In 2012, I wrote about the rediscovery of my Miller-Ironson lumber truck, a prized possession of my childhood that I found in my mother’s attic and now proudly resides in our home.
That journey back to my youth also led me reflect upon some of the other little vehicles of my youthful motorhead past. Among them were Dinky Toys, Matchbox cars, and big fix-it type cars made by Ideal. But the toy cars that I liked the best as a kid were the realistic little plastic gems usually done in 1/25 scale known today as “promo” cars. “Promo” or “Promotional” cars got their name from car dealers giving them away as an incentive to get traffic through the doors to hopefully “promote” sales for the big cars they represented.
Back when I was a kid in the 1950’s and early 1960’s, we didn’t call them promo cars and we didn’t get them at dealerships. We called them scale model cars and they were available in toy stores and hobby shops for $1.50 to $2.00 each. The difference between the toy store versions and the dealer versions were that the toy store ones had friction motors to help them scoot across the floor and the dealer versions did not. Manufactured by companies such as A.M.T. , JoHann, PMC and even Hubley, these miniature cars were made with the permission of the auto makers themselves who also rendered the assistance necessary to produce these model cars in exact detail. Unfortunately, once in the hands of a child, these somewhat fragile objects that straddled being both a toy and a model often didn’t survive too long. To make matters worse, the plastic bodies on these little cars had a tendency to warp over time, especially in the late 1950’s. Non-warping bodies finally came out in 1962, but that doesn’t help anyone looking for a ’57 Chevy without a drooping back end or a ’57 Ford that isn’t just messed up all over the place.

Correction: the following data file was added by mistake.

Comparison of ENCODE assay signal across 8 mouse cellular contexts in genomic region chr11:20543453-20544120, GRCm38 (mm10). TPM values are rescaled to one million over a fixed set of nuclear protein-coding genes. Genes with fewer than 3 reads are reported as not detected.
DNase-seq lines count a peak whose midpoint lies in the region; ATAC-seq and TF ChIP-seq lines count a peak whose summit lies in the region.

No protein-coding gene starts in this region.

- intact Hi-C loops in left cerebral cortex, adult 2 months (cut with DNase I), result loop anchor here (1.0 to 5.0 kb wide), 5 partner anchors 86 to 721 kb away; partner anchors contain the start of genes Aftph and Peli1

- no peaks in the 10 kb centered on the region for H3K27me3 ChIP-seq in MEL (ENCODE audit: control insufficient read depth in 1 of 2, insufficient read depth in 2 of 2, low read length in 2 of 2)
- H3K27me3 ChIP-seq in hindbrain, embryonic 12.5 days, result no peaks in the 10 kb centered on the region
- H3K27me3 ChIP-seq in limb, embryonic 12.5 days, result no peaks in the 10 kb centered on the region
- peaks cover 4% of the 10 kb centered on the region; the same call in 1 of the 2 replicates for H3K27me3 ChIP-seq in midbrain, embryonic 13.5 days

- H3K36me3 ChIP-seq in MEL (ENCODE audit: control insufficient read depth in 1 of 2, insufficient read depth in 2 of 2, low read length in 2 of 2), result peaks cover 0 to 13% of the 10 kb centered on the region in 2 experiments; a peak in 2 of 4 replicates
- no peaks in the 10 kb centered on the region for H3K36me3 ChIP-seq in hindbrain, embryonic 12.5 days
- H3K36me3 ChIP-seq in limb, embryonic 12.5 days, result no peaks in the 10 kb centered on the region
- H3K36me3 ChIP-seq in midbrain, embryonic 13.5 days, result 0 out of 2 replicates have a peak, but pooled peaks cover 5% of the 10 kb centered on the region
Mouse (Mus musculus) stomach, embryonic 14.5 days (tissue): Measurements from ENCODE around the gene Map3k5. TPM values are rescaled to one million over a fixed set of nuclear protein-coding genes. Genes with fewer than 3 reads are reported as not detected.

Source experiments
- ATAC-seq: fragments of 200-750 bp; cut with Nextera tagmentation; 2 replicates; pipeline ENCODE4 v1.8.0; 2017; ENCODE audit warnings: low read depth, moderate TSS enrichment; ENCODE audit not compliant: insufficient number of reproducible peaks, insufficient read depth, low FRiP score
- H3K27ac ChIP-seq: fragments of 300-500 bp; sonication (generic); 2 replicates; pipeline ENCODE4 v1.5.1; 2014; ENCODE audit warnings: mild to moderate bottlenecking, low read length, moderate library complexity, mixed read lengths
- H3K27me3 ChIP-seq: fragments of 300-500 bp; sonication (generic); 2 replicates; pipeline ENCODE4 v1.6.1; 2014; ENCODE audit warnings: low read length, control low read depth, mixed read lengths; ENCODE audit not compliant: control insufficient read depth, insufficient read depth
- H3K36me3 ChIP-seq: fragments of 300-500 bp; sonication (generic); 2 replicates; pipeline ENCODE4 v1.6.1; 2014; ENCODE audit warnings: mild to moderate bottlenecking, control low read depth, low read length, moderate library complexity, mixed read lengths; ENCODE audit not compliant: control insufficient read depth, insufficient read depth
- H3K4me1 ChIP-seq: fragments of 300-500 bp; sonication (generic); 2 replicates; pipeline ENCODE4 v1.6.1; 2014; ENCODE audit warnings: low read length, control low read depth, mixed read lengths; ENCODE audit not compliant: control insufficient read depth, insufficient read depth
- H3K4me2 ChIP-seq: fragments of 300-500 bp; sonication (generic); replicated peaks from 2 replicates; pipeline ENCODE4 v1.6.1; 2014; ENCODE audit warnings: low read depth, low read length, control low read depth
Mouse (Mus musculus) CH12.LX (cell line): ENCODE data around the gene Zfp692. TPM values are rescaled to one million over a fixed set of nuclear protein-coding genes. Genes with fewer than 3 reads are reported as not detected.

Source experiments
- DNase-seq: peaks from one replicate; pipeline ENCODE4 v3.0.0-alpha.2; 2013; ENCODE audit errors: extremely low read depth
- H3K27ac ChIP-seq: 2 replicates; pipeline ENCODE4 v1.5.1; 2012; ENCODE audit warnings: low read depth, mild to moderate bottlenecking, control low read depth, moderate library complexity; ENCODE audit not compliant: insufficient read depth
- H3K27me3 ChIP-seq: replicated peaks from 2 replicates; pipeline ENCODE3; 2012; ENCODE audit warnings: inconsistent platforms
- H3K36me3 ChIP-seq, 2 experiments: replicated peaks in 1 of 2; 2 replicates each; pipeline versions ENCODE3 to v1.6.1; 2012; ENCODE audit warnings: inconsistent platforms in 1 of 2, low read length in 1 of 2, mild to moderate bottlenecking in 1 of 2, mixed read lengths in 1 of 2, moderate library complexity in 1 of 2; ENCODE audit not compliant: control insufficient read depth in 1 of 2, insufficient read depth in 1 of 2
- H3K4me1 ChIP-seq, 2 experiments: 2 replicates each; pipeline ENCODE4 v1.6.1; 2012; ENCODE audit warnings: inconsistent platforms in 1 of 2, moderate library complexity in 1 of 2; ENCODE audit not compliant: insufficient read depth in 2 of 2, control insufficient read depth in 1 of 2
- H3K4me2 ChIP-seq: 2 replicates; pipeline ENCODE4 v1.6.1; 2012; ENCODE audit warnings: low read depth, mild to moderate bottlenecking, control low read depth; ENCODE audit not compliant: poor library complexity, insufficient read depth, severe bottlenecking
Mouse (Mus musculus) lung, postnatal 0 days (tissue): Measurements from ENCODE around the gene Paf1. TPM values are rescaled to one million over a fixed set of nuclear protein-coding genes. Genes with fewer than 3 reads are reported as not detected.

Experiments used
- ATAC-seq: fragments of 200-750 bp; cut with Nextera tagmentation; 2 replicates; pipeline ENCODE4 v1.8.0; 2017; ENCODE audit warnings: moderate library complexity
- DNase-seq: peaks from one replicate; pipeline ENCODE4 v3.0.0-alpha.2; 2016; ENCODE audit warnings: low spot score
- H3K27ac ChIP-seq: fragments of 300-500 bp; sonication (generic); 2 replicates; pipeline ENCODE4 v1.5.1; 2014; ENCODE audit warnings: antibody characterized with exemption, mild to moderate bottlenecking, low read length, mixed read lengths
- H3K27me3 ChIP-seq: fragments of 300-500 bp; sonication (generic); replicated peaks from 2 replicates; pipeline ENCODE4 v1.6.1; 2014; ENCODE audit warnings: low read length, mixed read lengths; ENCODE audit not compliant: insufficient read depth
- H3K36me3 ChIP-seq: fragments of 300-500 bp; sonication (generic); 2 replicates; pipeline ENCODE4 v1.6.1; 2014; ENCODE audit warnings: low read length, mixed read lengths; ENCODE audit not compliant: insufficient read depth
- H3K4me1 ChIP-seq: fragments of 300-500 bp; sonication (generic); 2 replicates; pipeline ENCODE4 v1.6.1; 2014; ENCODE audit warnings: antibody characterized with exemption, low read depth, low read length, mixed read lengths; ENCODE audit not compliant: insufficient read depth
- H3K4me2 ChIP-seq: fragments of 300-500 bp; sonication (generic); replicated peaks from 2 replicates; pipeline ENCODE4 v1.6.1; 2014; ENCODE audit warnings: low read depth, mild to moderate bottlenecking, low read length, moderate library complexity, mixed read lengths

Nevertheless, nice, clean and hopefully minimally warped examples are very popular with collectors today. Rare examples can cost in the hundreds and, in a few cases, thousands of dollars. Most examples in good condition today, however, can usually be found in the $50 to $100 range. As always, original boxes add value and are a good indication that the car had little or no play to affect its condition.
My favorite era for these cars is the 1950’s, which also happens to be my favorite era of big cars as well. I am fortunate in that I still have a few of the ones I received as a kid, my favorite being my yellow and white Metropolitan made in 1960 by Hubley. I received it in June of that year as a present from my father for getting promoted from third to fourth grade.
I remember going to my favorite toy store, which was Glenn Toys, located on the boardwalk in Ocean City, New Jersey. Among the Steiff animals, Tonka trucks, toy boats and all sorts of other great stuff, there was always a good assortment of scale model cars. You would enter the store and hang an immediate left and keep going to the wall. There they were, all lined up bright and new like a miniature show room. In this little car showroom, however, all the cars from a Ford Falcon to a Cadillac Fleetwood cost the same – two bucks!
Plastic-bodied scale model cars were first produced in 1949 and are still being made today. Among the earliest examples are a 1949 Ford and Plymouth both made by AMT. A very rare 1949 Oldsmobile was produced by a company called Cruver. Before plastic, some metal promos were made by such companies as Master Caster and Banthrico, and continued into the 1950’s overlapping production of the plastic bodied models as well.
Most of the manufacturers eventually started producing model kits, AMT being the first in 1958, using the same body and interior and chrome molds as with the promos. These kits became very popular with boys of my generation and could be “customized” by adding all kinds of accessories such as fender skirts, spotlights and flame decals. Unfortunately, if a kid put them together, they usually suffered from globby paint, glue marks and sloppy construction!
New models came out each model year and the previous year’s models were discontinued as with real cars. It’s usually pretty easy, therefore, to date a promo car. There are, however, some reissues in later years to add some confusion, but originals are usually easy to spot over their later counterparts. The reissues often have plastic screws holding the body to the chassis and the bodies do not warp.
The nice thing about these little cars is that they don’t depreciate and you seldom get a lemon. You don’t even have to change the oil!